What Is It?: Glycerin is a neutral, sweet-tasting, colorless, thick liquid which freezes to a gummy paste and which has a high boiling point. Glycerin can be dissolved into water or alcohol, but not oils. It is highly “hygroscopic” which means that it absorbs water from the air. Because of this hygroscopic quality high concentrated glycerin can be is dehydrating (absorbs water). This dehydrating action is irritating to tissue. When injected into small veins by a trained professional the veins can collapse and disappear by being reabsorbed.
- How to Use: To be used only under the direct supervision of a physician experienced with using injectable escharotic substances.
- Possible Side Effects: Irritation and redness at the site of injection may occur. Allergic reactions are rare and should not be disregarded.
- Storage: Store below 25 degrees C, away from direct sunlight. The in-use period of each multi-dose prescription is for a single session of therapy and for the use in the treatment of a single patient. Unused vial contents should be discarded immediately afterwards. Keep in the original container. Do not use if cloudy or if particles are observed in the solution.
Using 72% Sterile Glycerin to Remove Veins.
The size of the vein helps the doctor determine what concentration of a sclerosing agent to use. Small spider veins may be treated with a combination of glycerin, lidocaine, and epinephrine. This solution is prepared in the doctor’s office by mixing 2 parts glycerin 72% with 1 part 1% lidocaine with epinephrine.
Sterile Glycerin 72% is prepared by a compounding pharmacy.
CONTACT THE COMPOUNDER PHARMACY WITH ANY QUESTIONS.
- Bluish veins 1–3 mm in diameter, often occurring in fan-shaped arrays from a source reticular vein can be treated with hypertonic saline
- Once the appropriate sclerosing agent is aseptically drawn into a disposable syringe, a 30G needle is attached.
- The patient is positioned in a way that is comfortable and allows access to the target veins and the skin is prepared with alcohol.
- The target vein is entered with the needle as close to parallel with the skin as possible and the sclerosing agent is injected. Most practitioners advocate verifying an intravascular location of the needle tip by aspirating a small amount of blood into the hub of the needle before injection. This is easier with larger vessels.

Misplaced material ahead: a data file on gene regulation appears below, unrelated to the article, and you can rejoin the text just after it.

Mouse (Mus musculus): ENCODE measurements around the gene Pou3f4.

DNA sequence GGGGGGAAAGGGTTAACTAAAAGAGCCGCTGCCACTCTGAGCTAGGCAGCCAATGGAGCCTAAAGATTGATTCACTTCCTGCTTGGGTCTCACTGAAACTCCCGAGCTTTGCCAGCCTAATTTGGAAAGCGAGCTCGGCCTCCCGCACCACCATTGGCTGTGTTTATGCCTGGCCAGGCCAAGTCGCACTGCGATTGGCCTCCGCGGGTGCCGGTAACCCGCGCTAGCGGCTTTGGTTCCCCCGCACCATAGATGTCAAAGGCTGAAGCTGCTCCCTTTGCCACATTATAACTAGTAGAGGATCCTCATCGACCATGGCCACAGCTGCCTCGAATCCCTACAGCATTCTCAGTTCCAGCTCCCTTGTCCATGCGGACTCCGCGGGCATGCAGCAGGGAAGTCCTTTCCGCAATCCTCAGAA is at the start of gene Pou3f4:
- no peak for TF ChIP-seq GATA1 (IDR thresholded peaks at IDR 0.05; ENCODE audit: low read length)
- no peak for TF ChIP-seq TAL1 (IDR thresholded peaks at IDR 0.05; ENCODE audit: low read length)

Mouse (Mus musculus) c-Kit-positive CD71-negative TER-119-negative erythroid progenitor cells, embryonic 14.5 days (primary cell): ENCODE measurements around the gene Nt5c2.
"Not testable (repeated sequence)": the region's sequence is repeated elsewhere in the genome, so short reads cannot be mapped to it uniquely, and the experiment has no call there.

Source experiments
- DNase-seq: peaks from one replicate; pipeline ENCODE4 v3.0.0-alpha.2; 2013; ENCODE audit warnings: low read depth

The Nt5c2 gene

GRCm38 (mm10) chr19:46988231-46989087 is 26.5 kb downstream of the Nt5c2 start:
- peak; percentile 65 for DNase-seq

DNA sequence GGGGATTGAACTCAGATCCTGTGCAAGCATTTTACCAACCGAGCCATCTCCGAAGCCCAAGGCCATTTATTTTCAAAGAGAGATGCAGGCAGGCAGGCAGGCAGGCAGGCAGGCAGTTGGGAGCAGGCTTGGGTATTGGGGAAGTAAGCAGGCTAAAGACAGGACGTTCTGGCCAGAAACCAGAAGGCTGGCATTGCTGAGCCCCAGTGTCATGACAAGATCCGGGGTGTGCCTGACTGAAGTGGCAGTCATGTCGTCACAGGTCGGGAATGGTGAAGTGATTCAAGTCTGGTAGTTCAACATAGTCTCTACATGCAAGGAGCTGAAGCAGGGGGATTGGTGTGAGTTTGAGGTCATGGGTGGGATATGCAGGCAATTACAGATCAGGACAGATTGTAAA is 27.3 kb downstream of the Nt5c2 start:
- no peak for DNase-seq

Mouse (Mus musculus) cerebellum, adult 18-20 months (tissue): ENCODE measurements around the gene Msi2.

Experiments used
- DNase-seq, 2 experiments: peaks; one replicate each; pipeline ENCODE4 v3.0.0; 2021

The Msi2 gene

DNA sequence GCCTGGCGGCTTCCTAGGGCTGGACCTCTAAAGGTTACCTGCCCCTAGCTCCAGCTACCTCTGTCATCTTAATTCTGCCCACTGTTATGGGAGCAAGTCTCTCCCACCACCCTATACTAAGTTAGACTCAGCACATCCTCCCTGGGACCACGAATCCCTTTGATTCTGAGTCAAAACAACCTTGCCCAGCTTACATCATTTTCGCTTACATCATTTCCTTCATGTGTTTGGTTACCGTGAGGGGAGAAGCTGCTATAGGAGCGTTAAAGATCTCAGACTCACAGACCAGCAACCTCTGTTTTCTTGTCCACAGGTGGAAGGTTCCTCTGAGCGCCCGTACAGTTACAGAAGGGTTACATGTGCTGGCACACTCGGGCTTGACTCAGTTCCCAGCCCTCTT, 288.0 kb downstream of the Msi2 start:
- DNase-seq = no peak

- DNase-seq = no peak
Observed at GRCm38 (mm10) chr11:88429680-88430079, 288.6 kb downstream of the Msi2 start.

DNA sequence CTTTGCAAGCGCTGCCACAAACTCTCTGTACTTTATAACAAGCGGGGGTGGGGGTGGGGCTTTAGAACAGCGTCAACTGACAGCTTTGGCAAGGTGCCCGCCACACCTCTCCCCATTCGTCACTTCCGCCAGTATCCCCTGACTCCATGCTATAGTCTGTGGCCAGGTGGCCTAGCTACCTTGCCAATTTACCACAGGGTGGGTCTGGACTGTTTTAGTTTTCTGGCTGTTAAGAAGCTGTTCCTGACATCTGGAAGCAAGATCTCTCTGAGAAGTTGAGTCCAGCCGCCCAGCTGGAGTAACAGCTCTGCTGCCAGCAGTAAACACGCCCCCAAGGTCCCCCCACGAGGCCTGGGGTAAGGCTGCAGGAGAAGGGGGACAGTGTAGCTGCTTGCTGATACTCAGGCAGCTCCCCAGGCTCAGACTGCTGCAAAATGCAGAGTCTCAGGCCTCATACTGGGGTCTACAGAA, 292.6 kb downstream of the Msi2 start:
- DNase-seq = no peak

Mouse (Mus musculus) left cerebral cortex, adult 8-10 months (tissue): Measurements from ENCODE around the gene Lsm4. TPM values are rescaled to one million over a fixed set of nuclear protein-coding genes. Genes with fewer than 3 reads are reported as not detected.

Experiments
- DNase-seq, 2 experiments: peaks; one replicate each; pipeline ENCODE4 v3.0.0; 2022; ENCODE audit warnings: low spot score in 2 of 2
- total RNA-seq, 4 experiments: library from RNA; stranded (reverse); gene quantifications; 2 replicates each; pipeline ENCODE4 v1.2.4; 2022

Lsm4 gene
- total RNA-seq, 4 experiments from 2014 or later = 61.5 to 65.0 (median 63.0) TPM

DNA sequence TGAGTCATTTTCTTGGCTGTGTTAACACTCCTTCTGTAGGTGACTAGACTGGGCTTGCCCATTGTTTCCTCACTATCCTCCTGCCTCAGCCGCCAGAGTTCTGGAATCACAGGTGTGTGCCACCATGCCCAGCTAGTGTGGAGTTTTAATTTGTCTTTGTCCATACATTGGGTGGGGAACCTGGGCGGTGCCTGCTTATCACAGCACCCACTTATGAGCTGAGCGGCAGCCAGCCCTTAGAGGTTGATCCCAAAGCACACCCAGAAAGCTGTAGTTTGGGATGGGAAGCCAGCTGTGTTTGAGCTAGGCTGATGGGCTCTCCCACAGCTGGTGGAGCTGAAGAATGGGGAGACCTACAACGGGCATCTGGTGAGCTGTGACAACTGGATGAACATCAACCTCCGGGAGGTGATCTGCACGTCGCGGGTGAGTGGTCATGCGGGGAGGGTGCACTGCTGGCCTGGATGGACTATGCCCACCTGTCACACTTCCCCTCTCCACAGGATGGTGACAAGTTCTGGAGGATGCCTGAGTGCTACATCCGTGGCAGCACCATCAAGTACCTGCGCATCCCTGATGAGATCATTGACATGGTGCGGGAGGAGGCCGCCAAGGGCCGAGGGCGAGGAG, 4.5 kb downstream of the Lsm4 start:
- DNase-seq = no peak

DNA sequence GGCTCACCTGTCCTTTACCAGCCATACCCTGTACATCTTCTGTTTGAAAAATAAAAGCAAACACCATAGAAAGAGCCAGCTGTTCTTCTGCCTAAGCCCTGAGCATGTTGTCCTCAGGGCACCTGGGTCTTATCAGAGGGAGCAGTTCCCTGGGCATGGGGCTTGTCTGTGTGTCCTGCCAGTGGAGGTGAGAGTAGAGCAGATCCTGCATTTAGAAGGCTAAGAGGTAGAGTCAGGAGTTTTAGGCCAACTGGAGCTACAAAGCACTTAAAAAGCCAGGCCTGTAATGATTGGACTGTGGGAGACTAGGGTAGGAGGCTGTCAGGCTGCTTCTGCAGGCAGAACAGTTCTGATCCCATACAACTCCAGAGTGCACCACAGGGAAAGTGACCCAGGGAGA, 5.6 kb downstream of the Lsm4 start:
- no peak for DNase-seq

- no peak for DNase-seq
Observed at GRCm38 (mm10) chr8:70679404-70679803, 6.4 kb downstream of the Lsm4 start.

- The glycerin combination is injected into the vein until the area around the puncture site blanches (turns white) or resistance is felt.
- The injection is immediately discontinued if there is evidence of extravasation – leaking outside the vein (most often seen as the development of a wheal).
- Most individual injections use between 0.1 and 0.5 mL of sclerosing agent, although larger volumes are required for larger veins.
Comparative Trial Between Sodium Tetradecyl Sulfate and Glycerin in the Treatment of Telangiectatic Leg VeinsÂ Dermatologic Surgery. Volume 29 Page 612 – June 2003. doi:10.1046/j.1524-4725.2003.29148.xVolume 29 Issue 6 Comparative Trial between Sodium Tetradecyl Sulfate and Glycerin in the Treatment of Telangiectatic Leg Veins Brian C. Leach, MD, and Mitchel P. Goldman, MD.
Background. Thirteen patients were treated with either sodium tetradecyl sulfate (STS) or glycerin to compare the efficacy and adverse sequelae of each agent.
Objective. To determine the relative safety and efficacy of two sclerosant solutions.
Methods. Each patient’s leg veins that were from 0.2 to 0.4 mm in diameter and that did not have incompetence from the saphenofemoral junction and whose feeding reticular veins had been already treated in a prior sclerotherapy session were randomly treated with either 0.25% STS or 72% glycerin solution. Patients were evaluated from 2 to 6 months post sclerotherapy for overall clinical improvement and incidence of adverse sequelae.